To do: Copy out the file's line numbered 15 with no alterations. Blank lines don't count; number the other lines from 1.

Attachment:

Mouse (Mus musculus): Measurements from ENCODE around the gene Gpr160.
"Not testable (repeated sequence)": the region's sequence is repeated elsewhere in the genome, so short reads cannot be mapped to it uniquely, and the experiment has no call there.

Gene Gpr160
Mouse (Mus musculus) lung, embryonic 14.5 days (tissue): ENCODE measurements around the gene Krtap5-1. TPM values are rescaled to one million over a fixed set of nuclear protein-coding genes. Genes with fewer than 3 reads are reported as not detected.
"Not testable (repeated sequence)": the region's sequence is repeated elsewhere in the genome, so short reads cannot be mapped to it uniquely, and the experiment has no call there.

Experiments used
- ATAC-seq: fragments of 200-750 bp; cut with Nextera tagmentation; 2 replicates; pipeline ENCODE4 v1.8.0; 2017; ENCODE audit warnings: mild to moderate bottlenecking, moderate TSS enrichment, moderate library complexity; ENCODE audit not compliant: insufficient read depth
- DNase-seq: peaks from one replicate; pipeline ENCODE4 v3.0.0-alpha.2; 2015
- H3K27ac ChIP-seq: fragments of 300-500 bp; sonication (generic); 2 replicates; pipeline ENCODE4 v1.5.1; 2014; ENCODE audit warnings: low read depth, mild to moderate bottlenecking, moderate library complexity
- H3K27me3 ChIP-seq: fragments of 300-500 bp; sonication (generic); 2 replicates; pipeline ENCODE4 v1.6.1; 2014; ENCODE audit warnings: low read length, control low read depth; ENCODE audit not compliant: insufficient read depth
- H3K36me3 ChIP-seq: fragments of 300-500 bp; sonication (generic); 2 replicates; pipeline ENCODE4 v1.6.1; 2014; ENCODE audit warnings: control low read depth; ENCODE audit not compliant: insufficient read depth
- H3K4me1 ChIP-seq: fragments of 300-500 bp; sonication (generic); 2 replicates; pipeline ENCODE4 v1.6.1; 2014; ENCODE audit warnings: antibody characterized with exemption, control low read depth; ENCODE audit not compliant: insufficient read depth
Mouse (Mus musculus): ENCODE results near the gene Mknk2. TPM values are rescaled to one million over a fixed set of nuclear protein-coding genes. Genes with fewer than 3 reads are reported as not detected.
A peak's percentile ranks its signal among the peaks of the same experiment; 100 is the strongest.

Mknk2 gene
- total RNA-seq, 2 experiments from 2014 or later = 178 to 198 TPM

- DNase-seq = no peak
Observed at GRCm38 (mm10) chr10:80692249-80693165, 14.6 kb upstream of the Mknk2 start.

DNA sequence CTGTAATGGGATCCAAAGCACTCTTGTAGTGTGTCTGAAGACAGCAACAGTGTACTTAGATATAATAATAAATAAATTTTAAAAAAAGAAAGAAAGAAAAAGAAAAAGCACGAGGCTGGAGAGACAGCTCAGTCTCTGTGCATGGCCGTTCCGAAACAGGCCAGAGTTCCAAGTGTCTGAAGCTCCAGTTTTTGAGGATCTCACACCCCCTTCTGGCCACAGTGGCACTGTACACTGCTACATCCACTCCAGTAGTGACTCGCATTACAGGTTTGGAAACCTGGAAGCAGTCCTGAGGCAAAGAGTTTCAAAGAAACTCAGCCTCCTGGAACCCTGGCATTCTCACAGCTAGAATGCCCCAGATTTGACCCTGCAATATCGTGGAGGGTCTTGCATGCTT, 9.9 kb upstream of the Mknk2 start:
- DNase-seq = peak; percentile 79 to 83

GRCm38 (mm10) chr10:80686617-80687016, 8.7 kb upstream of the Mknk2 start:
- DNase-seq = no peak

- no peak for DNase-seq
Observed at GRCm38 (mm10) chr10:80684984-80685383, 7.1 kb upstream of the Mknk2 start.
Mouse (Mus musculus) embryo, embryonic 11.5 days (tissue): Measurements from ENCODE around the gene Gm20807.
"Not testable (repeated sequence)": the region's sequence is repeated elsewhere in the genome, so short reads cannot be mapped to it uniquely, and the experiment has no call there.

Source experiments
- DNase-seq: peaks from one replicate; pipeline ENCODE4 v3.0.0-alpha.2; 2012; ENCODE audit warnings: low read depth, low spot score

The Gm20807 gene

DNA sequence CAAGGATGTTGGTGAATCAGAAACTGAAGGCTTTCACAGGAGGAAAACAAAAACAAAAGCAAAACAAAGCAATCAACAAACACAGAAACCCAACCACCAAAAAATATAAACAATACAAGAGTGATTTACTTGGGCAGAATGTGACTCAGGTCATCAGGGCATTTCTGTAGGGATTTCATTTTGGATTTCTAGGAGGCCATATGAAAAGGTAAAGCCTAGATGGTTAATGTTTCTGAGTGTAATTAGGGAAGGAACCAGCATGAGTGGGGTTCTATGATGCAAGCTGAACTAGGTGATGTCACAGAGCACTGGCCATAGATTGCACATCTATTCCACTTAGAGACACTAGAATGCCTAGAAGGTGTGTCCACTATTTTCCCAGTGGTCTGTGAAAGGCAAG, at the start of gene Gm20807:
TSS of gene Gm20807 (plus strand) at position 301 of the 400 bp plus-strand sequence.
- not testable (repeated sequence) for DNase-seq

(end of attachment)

Mknk2 gene